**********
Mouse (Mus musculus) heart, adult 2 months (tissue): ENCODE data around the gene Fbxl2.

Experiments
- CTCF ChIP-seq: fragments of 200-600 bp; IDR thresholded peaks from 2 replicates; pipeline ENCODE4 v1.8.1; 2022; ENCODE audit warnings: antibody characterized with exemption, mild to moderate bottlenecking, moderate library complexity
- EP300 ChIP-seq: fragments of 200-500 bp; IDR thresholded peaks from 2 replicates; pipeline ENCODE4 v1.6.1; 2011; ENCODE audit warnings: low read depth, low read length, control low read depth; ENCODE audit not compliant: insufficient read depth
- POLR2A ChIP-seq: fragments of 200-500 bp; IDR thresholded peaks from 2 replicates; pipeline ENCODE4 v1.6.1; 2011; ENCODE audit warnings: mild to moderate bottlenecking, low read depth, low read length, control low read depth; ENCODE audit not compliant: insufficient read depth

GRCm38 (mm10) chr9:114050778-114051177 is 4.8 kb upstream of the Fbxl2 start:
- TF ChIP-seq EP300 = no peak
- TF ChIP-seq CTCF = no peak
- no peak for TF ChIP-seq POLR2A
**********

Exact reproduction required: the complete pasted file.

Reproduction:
Mouse (Mus musculus) heart, adult 2 months (tissue): ENCODE data around the gene Fbxl2.

Experiments
- CTCF ChIP-seq: fragments of 200-600 bp; IDR thresholded peaks from 2 replicates; pipeline ENCODE4 v1.8.1; 2022; ENCODE audit warnings: antibody characterized with exemption, mild to moderate bottlenecking, moderate library complexity
- EP300 ChIP-seq: fragments of 200-500 bp; IDR thresholded peaks from 2 replicates; pipeline ENCODE4 v1.6.1; 2011; ENCODE audit warnings: low read depth, low read length, control low read depth; ENCODE audit not compliant: insufficient read depth
- POLR2A ChIP-seq: fragments of 200-500 bp; IDR thresholded peaks from 2 replicates; pipeline ENCODE4 v1.6.1; 2011; ENCODE audit warnings: mild to moderate bottlenecking, low read depth, low read length, control low read depth; ENCODE audit not compliant: insufficient read depth

GRCm38 (mm10) chr9:114050778-114051177 is 4.8 kb upstream of the Fbxl2 start:
- TF ChIP-seq EP300 = no peak
- TF ChIP-seq CTCF = no peak
- no peak for TF ChIP-seq POLR2A